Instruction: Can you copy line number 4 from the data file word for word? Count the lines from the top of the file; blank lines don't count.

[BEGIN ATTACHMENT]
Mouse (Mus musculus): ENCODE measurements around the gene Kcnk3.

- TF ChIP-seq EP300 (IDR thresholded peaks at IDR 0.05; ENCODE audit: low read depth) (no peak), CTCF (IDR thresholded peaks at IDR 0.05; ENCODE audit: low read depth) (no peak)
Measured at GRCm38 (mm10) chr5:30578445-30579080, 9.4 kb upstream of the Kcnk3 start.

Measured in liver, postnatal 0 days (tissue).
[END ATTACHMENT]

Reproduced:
Measured in liver, postnatal 0 days (tissue).